Melbourne, April 19: Prime Minister Malcolm Turnbull reiterated the new “Australia first – essentially meaning Australians will be given first preference for Australian jobs – bringing on sweeping 457 skilled visa changes, with lasting impact on .
The Australian Government announced that it would abolish the 457 visa and replace it with two new visas to protect the interests of native workers.
The 457 visa category enabled Australian firms to hire skilled foreigners for four years due to shortage of native workers with same skills. That category is being replaced by two new streams of short-term (2+2 year) and long-term category from March 2018.
The local IT industry encompassing web developers, IT engineers, programmers and technicians are scrambling to make sense of the changes and whether the changes may disallow many to skilled workers to work further in Australia.
The Digital Industry contributed $79 billion to the economy in 2014, according to a Deloitte report. The report also forecasts a growth to $139 billion by 2020, which will add more than 5 per cent to the GDP.
Indians – mostly engaged in Australia’s digital industry make up for a quarter of the overseas skilled workforce. Understandably, many of them as PR applicants under the 457 scheme are worried about their career, their families and their future.
However, the Indian IT industry’s representative body Nasscom said that Indian techies working in Australia would not be affected by Australia’s move on visas granted to them under a specific category.
“Our initial assessment is that the move should not have a major impact on visas granted to Indian IT workers, as the ‘457 visa category’ covered a lot of fields and was difficult to manage,” said the National Association of Software Services and Companies (Nasscom) in a statement.
The Indian tech-industry sees the move as being “driven by domestic political compulsions” where “immigration is a matter of huge political concern within the current geo-political environment.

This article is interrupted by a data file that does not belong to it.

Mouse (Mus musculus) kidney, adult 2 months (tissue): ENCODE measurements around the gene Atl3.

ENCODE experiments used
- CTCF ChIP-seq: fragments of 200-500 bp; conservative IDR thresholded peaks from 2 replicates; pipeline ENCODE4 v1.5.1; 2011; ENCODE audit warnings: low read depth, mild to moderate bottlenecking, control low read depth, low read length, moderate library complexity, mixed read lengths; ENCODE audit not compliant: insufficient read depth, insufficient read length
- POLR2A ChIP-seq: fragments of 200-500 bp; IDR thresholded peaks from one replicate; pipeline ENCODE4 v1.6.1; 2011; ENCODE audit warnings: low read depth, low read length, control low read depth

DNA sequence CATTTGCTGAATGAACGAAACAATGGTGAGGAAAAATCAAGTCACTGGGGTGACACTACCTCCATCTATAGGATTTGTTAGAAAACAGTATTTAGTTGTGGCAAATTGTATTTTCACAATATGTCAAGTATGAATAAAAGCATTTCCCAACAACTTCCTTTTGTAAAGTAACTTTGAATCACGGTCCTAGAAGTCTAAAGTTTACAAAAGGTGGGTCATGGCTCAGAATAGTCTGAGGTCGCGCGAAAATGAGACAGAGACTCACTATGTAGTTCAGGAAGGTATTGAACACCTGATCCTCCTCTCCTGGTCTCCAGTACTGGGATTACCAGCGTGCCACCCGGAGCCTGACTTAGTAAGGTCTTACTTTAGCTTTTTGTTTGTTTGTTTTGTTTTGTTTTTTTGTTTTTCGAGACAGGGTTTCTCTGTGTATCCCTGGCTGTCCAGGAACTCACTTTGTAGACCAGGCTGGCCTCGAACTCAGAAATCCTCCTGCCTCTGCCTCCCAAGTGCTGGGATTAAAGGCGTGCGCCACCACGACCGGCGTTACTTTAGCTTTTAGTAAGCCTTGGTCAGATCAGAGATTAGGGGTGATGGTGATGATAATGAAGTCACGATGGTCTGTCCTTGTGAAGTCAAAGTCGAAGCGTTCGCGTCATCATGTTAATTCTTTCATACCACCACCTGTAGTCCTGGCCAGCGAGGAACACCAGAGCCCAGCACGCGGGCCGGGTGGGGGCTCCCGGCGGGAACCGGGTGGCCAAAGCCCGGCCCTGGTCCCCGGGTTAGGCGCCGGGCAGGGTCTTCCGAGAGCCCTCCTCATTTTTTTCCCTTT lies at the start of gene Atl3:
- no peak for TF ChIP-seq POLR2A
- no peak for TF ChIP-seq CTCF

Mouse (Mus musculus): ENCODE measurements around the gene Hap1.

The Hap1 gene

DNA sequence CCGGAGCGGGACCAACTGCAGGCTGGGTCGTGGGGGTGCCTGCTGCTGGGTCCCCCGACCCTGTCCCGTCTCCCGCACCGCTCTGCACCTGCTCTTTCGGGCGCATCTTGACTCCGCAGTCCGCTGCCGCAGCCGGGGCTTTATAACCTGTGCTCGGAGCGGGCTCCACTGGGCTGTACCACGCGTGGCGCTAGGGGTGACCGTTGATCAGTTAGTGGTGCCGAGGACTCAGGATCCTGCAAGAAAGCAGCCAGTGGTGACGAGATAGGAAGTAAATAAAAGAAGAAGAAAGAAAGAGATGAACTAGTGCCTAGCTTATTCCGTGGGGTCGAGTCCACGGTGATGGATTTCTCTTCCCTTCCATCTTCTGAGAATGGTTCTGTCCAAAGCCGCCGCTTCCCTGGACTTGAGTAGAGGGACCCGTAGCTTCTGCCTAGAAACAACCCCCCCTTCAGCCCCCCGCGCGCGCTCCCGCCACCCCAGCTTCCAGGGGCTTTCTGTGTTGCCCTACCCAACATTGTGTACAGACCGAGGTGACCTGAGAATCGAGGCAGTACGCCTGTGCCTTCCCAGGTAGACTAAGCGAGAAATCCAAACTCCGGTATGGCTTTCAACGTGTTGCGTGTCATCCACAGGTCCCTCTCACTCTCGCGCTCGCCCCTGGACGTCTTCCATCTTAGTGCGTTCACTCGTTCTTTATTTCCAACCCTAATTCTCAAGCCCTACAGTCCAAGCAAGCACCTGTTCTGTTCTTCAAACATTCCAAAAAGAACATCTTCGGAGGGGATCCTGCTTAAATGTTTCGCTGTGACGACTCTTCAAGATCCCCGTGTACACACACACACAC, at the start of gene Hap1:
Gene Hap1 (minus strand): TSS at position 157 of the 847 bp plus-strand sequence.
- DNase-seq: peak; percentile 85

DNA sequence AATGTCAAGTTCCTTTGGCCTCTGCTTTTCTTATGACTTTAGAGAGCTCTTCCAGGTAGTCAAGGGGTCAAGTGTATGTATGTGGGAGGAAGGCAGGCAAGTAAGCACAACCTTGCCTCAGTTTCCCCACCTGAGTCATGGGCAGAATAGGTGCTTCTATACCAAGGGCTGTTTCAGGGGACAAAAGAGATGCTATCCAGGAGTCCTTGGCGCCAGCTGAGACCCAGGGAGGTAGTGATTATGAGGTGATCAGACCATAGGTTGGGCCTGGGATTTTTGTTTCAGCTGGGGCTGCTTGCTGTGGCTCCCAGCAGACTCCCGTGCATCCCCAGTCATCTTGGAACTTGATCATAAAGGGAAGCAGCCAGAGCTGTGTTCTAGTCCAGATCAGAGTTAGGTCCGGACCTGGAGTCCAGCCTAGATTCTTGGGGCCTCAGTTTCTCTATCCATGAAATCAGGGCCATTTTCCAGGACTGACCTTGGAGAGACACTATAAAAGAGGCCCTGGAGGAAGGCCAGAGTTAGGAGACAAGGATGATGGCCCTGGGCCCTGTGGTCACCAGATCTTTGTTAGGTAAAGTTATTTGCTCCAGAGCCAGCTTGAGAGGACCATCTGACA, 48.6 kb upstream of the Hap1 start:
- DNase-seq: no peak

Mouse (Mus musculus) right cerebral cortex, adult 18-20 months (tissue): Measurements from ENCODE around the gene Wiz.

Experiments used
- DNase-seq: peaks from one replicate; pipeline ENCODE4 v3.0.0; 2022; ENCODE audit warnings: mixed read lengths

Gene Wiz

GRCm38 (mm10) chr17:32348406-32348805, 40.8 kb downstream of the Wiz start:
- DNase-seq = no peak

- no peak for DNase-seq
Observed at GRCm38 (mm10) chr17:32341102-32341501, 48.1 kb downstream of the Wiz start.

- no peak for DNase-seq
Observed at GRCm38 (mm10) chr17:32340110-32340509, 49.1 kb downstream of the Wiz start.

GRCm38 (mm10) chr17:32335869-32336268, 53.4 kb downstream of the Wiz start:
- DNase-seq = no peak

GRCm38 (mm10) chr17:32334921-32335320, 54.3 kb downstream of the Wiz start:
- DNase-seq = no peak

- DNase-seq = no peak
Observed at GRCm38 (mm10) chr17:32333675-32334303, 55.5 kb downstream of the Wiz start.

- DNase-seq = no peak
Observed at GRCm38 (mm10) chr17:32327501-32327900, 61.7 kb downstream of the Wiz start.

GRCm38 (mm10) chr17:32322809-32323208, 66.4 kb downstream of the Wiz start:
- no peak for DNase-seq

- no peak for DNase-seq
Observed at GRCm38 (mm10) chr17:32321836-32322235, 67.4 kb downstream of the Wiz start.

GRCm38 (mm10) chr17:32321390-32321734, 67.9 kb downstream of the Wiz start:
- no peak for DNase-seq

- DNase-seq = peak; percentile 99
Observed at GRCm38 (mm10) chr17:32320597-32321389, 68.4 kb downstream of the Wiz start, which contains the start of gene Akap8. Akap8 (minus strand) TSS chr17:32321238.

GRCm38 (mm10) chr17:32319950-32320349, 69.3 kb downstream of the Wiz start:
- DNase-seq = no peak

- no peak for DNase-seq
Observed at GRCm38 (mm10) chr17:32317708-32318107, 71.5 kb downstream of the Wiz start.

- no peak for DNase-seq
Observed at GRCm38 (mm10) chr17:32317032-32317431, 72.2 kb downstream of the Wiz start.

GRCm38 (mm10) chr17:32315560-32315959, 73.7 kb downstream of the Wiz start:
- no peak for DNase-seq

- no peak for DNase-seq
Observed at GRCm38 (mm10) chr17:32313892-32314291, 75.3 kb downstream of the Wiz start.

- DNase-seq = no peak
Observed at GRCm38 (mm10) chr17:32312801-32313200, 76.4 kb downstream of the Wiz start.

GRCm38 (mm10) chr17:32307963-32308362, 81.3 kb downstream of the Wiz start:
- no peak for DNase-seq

“As the 457 visa is valid till its expiry, its holders can stay and work in Australia although under a restricted occupation list category,” Nasscom said.
About 95,000 foreigners, including many Indians are in Australia under the 457 visa norm, which the government wants to scrap, so that these openings become available for locals.
Nasscom termed the changes as “evolutionary and a new policy of the Australian government”.
Nasscom is currently working with the Indian and Australian governments on the changes and to ensure that the changes can be implemented without disrupting business continuity and value for Australian customers.
According to last year’s statistics, 95,758 people were living in Australia under the 457 Visa program with the highest proportion being Indians at 24.6 per cent.
India cognizant of US, Australia policy changes
With US President Donald Trump ordering tougher conditions for issuance of H-1B visas and Australia deciding to abolish the 457 Visa system, India said it is in touch with both governments.
On Tuesday, hammering his “America First” campaign theme, Trump signed an order tasking the department heads of State, Justice, Homeland Security and Labour to propose reforms in order to ensure H-1B visas are given to the “most-skilled or highest paid” petitioners.
The move is seen as a deterrent to Indian IT firms which send software engineers to the US on H-1B visas.
Indians working in US and Australia are seen to be the biggest beneficiaries of the H-1B visas in US and 457 visas programmes.
Indian External Affairs Ministry spokesperson Gopal Baglay, in a statement, also pitched France as another destination for jobs for Indians with advanced degrees.
He was referring to the fact that India had agreed with the French government last year to allow Indian students holding postgraduate degree and above to extend their stay in France for two years.
Referring to US, he said that the cap for H-1B visas had “remained at 65,000 since December 2004 when the H-1B Visa Reform Act of 2004 was enacted by the US Congress.”
He also said that senior Australian officials had conveyed to India that the “impact of the changes will be negligible on Indian workers, most of whom fall in high skill category,” Baglay said.
“The government is in touch with the governments of the United States and Australia on these matters and is also making full assessment of impact of these recent changes, in consultation with all stakeholders.”